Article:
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Introduction to Philosophical Analysis

Introduction to Philosophical Analysis - 4th edition

ISBN13: 978-0132663052

Cover of Introduction to Philosophical Analysis 4TH 97 (ISBN 978-0132663052)
ISBN13: 978-0132663052
ISBN10: 0132663058

Cover type: Hardback
Edition: 4TH 97
Copyright: 1997
Publisher: Prentice Hall, Inc.
Published: 1997
International: No

List price: $134.00

Introduction to Philosophical Analysis - 4TH 97 edition

ISBN13: 978-0132663052

John Hospers

ISBN13: 978-0132663052
ISBN10: 0132663058

Cover type: Hardback
Edition: 4TH 97
Copyright: 1997
Publisher: Prentice Hall, Inc.
Published: 1997
International: No
Summary

This text provides an in-depth, problem-oriented introduction to philosophical analysis using an extremely clear, readable approach. The Fourth Edition only updates coverage throughout the book, but also restores the introductory chapter--Words and the World--the most distinguished, widely acclaimed feature of the first two editions.

Examines the classic philosophical problems--mind and body, determinism, God, the limits and nature of knowledge, etc.--in terms of traditional and 20th century analytical methods.

Presents discussions in a clear, concise manner, using a relaxed, informal organization to make coverage more reader- friendly.

Develops a logical order of ideas--a question is asked, a word involved is defined or investigated, and a discussion is undertaken.

Provides extremely comprehensive analyses of each major issue.

Accounts for the considerations of language as they are needed (as opposed to including a lengthy introduction on language).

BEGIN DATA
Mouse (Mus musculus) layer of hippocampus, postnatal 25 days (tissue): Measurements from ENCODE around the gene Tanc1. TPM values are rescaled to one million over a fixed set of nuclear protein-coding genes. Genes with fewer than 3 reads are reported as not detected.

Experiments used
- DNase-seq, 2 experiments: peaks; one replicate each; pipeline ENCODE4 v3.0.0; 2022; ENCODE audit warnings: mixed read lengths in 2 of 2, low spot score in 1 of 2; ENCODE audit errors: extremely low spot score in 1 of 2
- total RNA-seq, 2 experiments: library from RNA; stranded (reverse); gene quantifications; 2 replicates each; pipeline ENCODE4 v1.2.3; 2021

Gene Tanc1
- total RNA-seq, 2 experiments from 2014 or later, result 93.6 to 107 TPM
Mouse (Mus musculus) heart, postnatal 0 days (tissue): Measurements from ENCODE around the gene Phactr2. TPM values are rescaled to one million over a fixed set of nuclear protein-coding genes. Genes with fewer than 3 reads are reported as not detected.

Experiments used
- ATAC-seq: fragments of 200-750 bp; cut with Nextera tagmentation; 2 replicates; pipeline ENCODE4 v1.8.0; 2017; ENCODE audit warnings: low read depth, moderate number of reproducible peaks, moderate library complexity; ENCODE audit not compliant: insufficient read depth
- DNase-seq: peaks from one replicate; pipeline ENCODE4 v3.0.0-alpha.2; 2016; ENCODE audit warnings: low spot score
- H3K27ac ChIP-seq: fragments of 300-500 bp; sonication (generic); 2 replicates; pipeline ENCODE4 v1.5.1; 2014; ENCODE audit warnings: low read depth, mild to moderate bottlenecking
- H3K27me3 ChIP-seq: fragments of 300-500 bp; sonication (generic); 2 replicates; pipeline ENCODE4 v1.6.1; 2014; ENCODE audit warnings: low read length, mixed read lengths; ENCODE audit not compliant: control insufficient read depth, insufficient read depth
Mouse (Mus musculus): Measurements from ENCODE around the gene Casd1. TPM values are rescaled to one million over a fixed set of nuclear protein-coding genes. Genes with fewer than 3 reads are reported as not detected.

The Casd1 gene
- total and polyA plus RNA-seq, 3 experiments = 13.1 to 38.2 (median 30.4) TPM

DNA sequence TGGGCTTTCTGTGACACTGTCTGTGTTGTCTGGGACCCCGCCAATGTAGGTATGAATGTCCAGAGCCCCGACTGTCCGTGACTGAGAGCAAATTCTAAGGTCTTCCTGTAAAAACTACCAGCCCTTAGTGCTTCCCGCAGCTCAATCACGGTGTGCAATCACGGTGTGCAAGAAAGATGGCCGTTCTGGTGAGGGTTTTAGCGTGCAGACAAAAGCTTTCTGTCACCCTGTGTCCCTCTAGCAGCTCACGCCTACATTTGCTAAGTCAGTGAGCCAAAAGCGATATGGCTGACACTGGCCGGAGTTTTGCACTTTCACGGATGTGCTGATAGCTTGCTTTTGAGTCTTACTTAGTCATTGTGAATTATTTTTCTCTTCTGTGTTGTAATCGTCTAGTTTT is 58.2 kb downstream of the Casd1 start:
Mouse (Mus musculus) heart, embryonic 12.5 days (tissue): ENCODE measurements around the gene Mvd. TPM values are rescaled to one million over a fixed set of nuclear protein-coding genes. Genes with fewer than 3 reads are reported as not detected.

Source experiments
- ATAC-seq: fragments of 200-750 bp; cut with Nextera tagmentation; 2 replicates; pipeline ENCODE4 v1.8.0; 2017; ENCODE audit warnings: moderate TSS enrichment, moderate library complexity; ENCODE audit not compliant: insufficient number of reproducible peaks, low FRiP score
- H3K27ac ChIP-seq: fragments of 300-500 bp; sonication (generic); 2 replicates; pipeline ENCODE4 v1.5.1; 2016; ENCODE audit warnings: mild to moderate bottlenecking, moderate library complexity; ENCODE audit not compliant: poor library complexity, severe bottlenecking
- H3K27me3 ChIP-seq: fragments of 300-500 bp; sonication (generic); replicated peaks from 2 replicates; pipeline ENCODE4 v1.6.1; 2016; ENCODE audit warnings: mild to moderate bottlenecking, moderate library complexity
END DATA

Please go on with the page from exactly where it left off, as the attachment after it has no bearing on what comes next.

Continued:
Examines metaphysical and linguistic approaches in detail to bring out the subtleties of each argument.

Table of Contents

1.Words and the World: Language and Reality.

Philosophical Questions.
Words and Things.
Definition.
Vagueness.
Connotation.
Ostensive Definition.
Meaninglessness.

2. What Can We Know? Knowledge.

What is Knowing?
The Sources of Knowledge.
Exercises.

3. What Is the World Like? Perceiving the World.

Common-Sense Realism.
Berkeley's Idealism.
The Attack on Foundations.
Exercises.

4.The Way the World Works: Scientific Knowledge.

Laws of Nature.
Explanation.
Theories.
Possibility.
The Problem of Induction.
Exercises.

5.What Is and What Must Be: Freedom and Necessity.

Mathematics.
Kant and the Synthetic Apriori.
Causality.
Determinism and Freedom.
Exercises.

6.What Am I? Mind and Body.

The Physical and the Mental.
The Relation Between the Physical and the Mental.
Personal Identity.
Exercises.

7.What Else Is There? Philosophy of Religion.

Religious Experience.
The Ongological Argument.
The Cosmological Argument.
The Argument from Miracles.
The Teleological Argument (The Argument from Design).
Anthropomorphism and Mysticism.
Exercises.

8.The Is and the Ought: Problems in Ethics.

Meta-ethics.
The Good.
Theories of Conduct.
Exercises.